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Mars rover finishes marathon in over 11 years

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This map shows the southward path driven by Opportunity from late December 2014 until it passed marathon distance on March 24, 2015, during the 3,968th Martian day, or sol, of the rover's work on Mars. Photo: NASA/JPL-Caltech/Univ. of Arizona

WASHINGTON (PTI): NASA's Mars rover Opportunity has completed its first Red Planet marathon, clocking 42.195 kilometres in a finish time of roughly 11 years and two months.

Opportunity, whose mission is to search for signs of ancient water on Mars, completed the marathon on March 24, NASA said.

"This mission isn't about setting distance records; it's about making scientific discoveries," said Steve Squyres, Opportunity principal investigator at Cornell University.

"Still, running a marathon on Mars feels pretty cool," said Squyres.

Today the Red Planet has a breathtakingly thin atmosphere, with conditions deadly to almost every known form of life on Earth, NASA said.

Billions of years ago, however, things might have been different. Many researchers believe that Mars was once warmer, wetter, and friendlier to potential Martian life. The rover's job is to search for clues to that ancient time.

On a typical drive day, the rover travels only 50 to 100 meters. This gives the rover time to safely traverse the rocky terrain, pause and look for the unknown.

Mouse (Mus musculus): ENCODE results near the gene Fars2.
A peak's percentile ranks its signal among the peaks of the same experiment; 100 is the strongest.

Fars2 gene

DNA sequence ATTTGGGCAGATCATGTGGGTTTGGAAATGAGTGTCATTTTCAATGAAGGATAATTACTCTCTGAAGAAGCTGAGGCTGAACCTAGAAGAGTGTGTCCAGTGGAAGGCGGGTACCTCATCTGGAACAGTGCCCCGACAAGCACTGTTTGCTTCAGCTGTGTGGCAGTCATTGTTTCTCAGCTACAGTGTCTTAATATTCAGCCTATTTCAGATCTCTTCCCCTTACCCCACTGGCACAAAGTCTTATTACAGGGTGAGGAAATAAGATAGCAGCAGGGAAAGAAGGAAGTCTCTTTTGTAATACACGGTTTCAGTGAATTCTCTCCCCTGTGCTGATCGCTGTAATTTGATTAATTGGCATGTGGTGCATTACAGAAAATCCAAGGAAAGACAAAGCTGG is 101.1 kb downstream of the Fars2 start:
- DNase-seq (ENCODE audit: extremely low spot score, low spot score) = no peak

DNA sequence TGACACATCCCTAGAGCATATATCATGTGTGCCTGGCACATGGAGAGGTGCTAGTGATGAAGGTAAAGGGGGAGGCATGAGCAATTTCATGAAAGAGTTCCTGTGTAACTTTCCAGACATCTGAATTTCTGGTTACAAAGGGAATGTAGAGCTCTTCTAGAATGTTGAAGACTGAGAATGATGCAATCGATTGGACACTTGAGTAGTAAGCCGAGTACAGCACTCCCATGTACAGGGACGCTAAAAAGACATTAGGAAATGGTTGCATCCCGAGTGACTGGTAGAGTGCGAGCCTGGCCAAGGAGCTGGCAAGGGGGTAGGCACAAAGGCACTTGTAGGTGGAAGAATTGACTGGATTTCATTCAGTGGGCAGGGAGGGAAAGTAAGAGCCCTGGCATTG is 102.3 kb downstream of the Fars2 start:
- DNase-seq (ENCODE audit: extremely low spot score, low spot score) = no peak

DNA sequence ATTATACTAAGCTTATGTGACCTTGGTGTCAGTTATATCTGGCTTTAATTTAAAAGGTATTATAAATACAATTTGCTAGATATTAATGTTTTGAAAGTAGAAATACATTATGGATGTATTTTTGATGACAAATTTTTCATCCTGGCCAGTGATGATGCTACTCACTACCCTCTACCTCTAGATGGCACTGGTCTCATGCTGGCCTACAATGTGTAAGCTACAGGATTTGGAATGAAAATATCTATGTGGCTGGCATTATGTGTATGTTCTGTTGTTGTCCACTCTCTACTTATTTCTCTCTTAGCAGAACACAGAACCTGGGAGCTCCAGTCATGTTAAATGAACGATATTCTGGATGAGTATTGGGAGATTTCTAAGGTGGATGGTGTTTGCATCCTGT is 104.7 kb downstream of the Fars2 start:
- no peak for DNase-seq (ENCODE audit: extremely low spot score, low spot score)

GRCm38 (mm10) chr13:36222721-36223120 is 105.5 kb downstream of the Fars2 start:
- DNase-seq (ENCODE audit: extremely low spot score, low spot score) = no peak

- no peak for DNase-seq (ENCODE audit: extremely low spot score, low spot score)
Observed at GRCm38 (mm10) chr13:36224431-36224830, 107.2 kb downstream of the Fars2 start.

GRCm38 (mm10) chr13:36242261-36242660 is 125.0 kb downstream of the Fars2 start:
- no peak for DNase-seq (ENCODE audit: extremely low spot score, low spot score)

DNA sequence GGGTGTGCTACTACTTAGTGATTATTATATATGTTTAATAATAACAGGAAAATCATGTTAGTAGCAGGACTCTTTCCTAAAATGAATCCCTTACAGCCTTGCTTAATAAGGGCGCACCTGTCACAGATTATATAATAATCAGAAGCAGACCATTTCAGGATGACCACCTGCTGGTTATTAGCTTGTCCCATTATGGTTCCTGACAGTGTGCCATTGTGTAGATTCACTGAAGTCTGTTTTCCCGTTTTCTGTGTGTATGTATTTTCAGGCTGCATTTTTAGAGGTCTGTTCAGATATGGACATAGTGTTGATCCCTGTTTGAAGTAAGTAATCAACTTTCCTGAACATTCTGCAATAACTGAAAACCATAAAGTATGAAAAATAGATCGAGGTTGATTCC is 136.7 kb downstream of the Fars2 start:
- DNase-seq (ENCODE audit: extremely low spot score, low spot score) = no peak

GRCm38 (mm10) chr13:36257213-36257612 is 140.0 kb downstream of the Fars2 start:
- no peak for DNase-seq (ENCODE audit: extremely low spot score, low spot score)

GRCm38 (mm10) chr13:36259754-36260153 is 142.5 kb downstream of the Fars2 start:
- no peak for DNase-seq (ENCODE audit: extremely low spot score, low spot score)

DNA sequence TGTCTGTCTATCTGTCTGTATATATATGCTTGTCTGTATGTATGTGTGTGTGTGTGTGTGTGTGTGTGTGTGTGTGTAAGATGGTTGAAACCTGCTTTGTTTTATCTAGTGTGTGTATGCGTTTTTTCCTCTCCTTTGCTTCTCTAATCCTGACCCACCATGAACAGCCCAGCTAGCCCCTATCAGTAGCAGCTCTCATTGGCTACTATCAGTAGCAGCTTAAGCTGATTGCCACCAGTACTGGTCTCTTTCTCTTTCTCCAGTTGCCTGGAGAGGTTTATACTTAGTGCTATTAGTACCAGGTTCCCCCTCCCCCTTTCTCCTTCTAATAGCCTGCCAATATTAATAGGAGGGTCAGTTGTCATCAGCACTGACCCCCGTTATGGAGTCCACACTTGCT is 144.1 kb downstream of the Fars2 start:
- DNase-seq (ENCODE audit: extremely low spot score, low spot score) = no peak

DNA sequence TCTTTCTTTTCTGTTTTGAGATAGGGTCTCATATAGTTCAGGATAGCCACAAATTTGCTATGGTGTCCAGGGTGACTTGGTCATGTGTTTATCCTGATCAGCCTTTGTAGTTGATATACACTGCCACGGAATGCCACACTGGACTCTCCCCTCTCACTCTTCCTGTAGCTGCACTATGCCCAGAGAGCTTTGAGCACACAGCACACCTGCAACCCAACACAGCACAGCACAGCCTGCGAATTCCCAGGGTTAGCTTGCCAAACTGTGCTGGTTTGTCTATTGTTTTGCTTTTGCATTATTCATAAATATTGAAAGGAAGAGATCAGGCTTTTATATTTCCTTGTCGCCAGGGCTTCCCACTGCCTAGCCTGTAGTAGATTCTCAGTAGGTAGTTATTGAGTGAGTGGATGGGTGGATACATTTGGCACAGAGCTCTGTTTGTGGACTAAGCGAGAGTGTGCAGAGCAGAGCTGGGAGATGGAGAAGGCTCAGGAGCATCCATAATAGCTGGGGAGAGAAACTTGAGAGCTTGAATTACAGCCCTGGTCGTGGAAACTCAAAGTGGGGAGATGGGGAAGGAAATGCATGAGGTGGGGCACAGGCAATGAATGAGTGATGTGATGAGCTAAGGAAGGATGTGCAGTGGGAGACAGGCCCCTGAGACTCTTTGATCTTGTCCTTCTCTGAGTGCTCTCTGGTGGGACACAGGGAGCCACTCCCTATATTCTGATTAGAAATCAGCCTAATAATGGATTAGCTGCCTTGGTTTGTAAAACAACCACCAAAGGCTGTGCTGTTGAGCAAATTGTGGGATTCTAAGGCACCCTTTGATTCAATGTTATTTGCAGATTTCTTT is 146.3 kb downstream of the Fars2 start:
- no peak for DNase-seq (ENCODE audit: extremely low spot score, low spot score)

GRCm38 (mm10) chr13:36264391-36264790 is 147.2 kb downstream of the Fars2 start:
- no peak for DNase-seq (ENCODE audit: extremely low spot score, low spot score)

The long-lived rover surpassed the marathon mark during a drive of only 46.9 meters or 154 feet.

"When Opportunity landed on Mars 11 years ago, no one imagined this vehicle surviving a Martian winter, let alone completing a marathon," said Mars Exploration Rover Project Manager John Callas of Jet Propulsion Laboratory (JPL).

"This particular marathoner had to fly about 283 million miles across space before being unceremoniously drop-bounced on the Martian surface in 2004," said Ray Arvidson, a member of the Opportunity science team from Washington University.

Opportunity first uncovered signs of water in deposits near the landing site in Eagle Crater. There were rocks that seemed to have formed in an ancient shallow lake, albeit too acidic for life, the US space agency said.

Next, mission planners set their sights on Endeavour Crater - an enormous pit 14 miles wide and hundreds of meters deep.

Endeavour's depth would offer a look farther back into the history of Mars, to a time when the water was possibly less acidic.

"Raging dust storms reduced the rover's solar power so much that Opportunity almost entered the "sleep of death"; soft, sandy, wind-blown ripples trapped the rover's wheels, and there was an injury: a failure in Opportunity's right front steering actuator, which made running forward tricky," NASA said.

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NASA  Mars  Rover  Marathon  Space  
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